root@nas:~ # gpart show
=>       34  125045357  ada4  GPT  (60G)
         34       1024     1  freebsd-boot  (512K)
       1058    4194304     2  freebsd-swap  (2.0G)
    4195362  120850029     3  freebsd-zfs  (58G)

In my case, it’s ada4, and the partition the boot sits on is ada4p1.
So, I can now proceed to update the boot code:

root@nas:~ # gpart bootcode -b /boot/pmbr -p /boot/gptzfsboot -i 1 ada4
partcode written to ada4p1
bootcode written to ada4

Reboot the machine, and voilla it’s “still” working.

FreeBSD git fatal: Unable to find remote helper for ‘https’

I just found out that git is not fully functional on my FreeBSD (11) box. It was installed from port (using portmaster git). I can clone a repo using SSH key, but not with HTTPS.

I’m not quite sure if it’s always been this way. Here is how to fix it:

1) Reinstall curl

# pkg remove curl
# portmaster curl

2) Reinstall git

# pkg remove git
# portmaster git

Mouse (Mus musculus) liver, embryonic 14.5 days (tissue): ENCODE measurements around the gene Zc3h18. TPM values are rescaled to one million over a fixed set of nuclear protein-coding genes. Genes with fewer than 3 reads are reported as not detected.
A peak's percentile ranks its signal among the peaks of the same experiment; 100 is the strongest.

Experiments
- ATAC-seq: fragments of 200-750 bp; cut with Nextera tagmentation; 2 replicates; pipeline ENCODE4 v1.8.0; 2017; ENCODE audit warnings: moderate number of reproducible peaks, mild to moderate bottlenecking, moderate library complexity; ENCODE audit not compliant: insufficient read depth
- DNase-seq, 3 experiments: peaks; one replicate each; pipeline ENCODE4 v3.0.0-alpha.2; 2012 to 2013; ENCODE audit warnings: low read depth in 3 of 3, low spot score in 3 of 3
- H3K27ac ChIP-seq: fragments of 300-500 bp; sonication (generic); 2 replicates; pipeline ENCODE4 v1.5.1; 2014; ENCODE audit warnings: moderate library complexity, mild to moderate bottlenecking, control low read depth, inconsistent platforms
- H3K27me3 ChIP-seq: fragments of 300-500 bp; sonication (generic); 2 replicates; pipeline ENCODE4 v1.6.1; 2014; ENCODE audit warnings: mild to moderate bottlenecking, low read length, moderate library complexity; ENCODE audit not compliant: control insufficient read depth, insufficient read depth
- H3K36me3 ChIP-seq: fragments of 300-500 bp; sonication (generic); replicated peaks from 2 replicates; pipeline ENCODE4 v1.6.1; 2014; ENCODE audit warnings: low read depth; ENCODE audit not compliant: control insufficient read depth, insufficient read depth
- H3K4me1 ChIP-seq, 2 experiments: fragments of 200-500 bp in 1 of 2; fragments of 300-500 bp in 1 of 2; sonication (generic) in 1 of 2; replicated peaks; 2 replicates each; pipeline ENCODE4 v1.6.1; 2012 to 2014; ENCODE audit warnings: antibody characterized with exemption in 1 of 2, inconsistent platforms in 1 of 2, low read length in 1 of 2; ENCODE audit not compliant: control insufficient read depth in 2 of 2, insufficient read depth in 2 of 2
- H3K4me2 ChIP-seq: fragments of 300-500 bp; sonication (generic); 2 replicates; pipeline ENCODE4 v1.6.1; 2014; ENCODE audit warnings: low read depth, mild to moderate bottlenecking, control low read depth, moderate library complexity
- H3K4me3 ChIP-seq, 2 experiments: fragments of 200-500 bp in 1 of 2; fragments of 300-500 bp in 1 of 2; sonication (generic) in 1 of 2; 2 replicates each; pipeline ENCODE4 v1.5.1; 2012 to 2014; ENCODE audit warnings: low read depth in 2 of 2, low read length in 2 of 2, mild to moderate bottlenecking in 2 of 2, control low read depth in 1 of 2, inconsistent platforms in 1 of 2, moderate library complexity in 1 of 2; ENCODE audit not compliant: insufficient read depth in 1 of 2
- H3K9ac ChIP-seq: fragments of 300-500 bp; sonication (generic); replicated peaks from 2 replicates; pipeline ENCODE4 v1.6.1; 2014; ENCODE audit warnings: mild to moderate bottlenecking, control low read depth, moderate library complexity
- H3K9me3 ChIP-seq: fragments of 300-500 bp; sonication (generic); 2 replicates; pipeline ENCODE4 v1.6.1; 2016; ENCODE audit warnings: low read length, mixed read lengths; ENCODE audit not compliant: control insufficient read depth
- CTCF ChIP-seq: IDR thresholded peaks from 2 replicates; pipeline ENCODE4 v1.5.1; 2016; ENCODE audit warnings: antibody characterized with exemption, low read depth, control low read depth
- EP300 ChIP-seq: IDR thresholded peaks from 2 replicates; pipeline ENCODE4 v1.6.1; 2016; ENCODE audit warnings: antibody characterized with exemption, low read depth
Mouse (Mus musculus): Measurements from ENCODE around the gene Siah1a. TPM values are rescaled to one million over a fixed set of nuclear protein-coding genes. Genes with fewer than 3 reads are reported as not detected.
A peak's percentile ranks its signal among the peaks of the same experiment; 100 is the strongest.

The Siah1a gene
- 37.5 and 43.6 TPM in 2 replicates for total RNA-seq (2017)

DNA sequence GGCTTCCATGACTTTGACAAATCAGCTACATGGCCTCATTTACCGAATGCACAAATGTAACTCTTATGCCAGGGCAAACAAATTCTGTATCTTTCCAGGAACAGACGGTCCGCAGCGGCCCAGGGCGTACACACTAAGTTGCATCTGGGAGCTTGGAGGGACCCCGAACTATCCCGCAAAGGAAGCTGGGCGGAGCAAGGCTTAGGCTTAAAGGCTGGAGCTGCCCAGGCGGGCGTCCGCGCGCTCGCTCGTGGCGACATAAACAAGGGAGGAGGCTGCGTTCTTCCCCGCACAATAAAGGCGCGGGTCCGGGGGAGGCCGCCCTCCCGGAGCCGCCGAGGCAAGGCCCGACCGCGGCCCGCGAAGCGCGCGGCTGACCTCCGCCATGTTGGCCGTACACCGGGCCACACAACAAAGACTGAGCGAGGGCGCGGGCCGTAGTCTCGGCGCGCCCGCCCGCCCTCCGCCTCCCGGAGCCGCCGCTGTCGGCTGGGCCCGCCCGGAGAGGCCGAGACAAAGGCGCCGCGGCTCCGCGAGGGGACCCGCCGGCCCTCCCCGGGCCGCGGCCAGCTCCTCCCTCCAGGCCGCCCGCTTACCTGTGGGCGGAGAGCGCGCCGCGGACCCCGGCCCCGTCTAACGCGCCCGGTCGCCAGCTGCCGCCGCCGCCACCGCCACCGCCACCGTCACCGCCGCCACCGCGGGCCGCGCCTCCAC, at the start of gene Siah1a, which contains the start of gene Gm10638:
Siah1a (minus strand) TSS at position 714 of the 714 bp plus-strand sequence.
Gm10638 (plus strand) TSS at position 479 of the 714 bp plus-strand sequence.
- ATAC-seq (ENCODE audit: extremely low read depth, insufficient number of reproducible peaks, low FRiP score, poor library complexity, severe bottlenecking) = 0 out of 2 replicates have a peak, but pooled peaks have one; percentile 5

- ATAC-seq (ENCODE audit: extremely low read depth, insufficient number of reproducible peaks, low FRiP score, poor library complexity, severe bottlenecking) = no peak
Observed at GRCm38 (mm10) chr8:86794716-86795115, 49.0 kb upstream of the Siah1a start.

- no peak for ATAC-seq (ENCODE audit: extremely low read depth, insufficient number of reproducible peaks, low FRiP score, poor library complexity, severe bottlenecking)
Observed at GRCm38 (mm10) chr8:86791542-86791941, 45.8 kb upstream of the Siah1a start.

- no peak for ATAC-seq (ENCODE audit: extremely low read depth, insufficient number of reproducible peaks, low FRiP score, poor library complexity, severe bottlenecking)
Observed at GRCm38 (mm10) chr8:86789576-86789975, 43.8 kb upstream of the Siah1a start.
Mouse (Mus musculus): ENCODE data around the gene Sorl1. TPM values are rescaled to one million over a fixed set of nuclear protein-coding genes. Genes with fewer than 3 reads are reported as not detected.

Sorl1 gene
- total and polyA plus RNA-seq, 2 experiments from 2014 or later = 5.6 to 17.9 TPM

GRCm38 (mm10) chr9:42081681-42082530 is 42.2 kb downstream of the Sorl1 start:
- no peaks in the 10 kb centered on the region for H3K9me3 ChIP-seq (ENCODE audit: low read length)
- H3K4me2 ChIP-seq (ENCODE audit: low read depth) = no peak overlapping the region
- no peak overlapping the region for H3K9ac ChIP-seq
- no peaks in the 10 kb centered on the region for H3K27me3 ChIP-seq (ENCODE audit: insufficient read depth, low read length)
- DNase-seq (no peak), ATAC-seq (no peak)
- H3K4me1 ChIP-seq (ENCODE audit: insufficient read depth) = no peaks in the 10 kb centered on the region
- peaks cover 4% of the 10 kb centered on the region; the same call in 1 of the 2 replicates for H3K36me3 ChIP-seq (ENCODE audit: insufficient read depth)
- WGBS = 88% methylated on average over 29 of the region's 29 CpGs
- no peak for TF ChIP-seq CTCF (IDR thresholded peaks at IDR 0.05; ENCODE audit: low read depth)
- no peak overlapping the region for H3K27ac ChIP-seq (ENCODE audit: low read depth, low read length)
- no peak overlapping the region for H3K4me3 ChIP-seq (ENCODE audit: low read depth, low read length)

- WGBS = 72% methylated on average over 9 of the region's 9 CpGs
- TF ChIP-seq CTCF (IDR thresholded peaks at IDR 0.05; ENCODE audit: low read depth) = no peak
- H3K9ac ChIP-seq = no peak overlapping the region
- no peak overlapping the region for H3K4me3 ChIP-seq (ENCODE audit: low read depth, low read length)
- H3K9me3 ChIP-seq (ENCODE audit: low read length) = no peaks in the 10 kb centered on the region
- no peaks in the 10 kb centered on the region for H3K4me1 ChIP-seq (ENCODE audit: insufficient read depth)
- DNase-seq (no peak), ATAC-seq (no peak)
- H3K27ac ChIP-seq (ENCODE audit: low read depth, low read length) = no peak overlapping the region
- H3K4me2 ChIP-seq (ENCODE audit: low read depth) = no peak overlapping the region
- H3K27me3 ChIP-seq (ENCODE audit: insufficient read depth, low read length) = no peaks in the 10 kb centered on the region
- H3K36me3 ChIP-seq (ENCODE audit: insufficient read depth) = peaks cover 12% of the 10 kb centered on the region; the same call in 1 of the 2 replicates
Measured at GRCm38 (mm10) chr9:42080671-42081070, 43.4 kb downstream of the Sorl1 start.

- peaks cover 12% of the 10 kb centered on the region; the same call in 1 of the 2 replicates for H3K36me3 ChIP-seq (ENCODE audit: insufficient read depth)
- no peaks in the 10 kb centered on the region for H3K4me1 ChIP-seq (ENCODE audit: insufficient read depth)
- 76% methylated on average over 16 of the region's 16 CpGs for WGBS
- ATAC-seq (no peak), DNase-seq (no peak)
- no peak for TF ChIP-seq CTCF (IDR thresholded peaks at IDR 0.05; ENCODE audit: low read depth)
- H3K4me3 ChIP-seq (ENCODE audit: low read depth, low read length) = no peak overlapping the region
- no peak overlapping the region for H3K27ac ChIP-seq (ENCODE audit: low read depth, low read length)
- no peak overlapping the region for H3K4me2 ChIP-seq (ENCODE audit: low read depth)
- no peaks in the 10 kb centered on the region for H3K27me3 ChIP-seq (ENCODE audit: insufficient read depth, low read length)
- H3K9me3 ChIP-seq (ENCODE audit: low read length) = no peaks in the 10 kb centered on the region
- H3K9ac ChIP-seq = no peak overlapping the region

Why did I install git from port? Well, ‘cuz there is no binary package for FreeBSD 11 arm, which runs on my Raspberry Pi B+.

Installing Pip with Python 3.5 on FreeBSD

Here is a quick note serves as a self-reminder on how to get pip working or installed on FreeBSD 10.3.

# pkg install python35

There is no package for pip, at least at the time of this writing, on FreeBSD. To have it install, run the following command:

# python3.5 -m ensurepip

While you’re at it, you might as well update pip:

# pip3.5 install --upgrade pip

Thanks to this post in the FreeBSD forum:

PF firewall rule for DNS server

A reminder to readers, most of these blog posts are to remind me what I have done or fixed some problems. What works for me may not work for you. Most of the time, they aren’t even the best practice.

Here’s a snippet of the PF firewall rule on my FreeBSD box which acts as a DNS server. Basically, the firewall opens up UDP port 53 to allow LAN access it.

ext_if = "ue0"
pass in on $ext_if proto udp from to any port 53 keep state

Reference: IPFW rules for DNS Resolvers

Remove a file/directory starting with dash/hyphen